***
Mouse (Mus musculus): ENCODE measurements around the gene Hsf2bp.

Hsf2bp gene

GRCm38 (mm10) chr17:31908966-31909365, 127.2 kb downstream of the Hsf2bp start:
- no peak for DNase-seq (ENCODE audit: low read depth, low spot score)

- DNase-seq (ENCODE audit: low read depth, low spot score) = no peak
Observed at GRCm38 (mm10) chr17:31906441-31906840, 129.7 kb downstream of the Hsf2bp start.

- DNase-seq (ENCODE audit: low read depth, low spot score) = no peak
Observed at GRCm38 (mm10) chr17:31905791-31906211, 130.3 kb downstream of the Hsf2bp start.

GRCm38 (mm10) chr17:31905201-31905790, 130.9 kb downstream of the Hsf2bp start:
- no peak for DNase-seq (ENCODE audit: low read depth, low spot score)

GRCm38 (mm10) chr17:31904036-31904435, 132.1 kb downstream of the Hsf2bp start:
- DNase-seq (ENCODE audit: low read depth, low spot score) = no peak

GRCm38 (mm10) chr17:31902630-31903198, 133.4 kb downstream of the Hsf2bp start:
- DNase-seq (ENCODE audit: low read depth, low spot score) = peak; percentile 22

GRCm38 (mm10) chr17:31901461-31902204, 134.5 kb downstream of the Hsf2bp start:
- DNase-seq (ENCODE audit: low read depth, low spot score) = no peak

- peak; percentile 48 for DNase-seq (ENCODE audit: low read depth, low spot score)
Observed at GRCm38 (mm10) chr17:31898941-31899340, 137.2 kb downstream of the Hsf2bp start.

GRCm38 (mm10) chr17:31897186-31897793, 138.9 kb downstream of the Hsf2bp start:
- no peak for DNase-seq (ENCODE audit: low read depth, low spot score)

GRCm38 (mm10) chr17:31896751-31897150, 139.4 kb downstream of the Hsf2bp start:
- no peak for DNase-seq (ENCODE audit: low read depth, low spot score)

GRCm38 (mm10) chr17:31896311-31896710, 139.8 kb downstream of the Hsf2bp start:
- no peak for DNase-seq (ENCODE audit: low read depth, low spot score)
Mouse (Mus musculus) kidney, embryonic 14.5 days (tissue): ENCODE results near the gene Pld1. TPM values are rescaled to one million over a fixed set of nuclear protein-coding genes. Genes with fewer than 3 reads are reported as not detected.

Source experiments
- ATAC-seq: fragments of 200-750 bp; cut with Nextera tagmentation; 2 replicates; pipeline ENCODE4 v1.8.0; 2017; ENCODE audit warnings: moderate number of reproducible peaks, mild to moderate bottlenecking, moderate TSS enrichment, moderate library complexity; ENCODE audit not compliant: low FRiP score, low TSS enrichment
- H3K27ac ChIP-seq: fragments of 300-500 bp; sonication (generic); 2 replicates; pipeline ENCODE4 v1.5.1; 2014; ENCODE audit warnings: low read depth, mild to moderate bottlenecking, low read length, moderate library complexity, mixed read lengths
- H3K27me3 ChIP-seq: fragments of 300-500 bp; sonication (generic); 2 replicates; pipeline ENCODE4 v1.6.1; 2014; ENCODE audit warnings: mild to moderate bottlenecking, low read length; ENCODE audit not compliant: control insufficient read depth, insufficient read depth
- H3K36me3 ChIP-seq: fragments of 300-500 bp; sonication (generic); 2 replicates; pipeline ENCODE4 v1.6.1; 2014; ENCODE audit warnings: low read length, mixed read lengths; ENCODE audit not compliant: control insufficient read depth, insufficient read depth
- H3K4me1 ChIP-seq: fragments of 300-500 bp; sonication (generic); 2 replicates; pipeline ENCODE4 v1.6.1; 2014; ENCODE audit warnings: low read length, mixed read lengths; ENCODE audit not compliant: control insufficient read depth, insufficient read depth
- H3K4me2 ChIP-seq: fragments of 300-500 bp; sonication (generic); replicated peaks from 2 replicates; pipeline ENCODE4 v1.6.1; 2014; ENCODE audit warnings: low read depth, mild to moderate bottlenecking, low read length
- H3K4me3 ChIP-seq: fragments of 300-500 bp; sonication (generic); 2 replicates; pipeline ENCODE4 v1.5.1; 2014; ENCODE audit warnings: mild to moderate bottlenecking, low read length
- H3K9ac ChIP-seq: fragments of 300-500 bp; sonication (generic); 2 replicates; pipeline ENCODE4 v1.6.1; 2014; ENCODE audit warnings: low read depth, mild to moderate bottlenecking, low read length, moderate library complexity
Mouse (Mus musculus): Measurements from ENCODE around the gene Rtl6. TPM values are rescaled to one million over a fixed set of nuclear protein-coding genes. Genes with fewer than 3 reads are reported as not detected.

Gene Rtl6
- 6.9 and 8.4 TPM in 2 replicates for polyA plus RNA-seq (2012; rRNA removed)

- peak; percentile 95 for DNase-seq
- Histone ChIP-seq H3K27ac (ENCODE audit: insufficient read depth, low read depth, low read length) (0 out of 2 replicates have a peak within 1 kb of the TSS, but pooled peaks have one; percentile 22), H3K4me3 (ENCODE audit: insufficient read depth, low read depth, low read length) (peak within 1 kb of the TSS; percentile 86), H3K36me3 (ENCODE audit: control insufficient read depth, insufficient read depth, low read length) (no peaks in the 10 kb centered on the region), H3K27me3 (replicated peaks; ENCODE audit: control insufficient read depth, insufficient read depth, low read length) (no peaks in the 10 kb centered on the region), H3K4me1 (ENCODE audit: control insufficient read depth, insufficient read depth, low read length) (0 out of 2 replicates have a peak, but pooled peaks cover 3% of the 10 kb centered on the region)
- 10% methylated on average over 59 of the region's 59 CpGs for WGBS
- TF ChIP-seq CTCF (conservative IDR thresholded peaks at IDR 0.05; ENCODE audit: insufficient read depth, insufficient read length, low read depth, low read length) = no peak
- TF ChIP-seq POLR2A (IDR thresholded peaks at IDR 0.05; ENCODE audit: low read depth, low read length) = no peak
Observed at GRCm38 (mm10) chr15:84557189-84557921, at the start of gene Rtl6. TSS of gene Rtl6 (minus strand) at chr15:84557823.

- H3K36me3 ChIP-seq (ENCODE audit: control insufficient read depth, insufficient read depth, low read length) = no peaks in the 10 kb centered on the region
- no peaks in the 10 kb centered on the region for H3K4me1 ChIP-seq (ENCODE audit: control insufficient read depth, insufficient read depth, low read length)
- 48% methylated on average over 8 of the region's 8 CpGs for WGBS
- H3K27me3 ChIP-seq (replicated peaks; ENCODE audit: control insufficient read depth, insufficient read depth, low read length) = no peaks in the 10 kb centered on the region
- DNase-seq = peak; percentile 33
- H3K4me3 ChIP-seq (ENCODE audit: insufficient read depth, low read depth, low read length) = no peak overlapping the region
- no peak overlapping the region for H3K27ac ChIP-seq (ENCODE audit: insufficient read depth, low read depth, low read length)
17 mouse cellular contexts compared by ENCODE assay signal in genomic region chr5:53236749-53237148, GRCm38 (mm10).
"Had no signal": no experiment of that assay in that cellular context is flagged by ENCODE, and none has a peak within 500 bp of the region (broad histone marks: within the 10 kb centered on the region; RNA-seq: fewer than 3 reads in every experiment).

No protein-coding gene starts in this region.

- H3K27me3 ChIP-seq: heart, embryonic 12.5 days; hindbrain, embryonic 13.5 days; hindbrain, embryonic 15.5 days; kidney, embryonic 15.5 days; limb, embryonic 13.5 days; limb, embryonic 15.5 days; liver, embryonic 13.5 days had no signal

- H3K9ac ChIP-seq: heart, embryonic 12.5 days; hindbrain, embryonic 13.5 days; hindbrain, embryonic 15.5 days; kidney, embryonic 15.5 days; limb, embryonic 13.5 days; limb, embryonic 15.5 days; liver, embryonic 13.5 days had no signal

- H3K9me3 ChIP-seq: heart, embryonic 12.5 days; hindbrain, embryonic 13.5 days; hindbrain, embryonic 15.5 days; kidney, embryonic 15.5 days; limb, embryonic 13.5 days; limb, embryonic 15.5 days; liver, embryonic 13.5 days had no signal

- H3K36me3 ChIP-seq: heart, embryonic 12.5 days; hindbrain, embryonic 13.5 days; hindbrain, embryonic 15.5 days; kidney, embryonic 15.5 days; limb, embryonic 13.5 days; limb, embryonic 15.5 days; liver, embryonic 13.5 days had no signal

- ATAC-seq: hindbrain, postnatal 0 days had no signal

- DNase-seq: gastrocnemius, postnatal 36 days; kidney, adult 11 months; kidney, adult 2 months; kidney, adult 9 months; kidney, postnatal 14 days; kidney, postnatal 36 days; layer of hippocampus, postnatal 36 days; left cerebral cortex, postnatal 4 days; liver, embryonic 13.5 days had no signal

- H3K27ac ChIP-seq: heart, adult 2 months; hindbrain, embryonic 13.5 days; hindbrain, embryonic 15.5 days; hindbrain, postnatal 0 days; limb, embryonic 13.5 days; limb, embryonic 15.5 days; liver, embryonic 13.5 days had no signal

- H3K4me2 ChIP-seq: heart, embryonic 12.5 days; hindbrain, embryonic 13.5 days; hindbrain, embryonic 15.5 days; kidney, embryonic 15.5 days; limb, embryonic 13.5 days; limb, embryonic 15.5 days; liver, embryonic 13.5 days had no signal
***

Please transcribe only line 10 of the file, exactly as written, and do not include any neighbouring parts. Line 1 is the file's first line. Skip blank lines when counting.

- no peak for DNase-seq (ENCODE audit: low read depth, low spot score)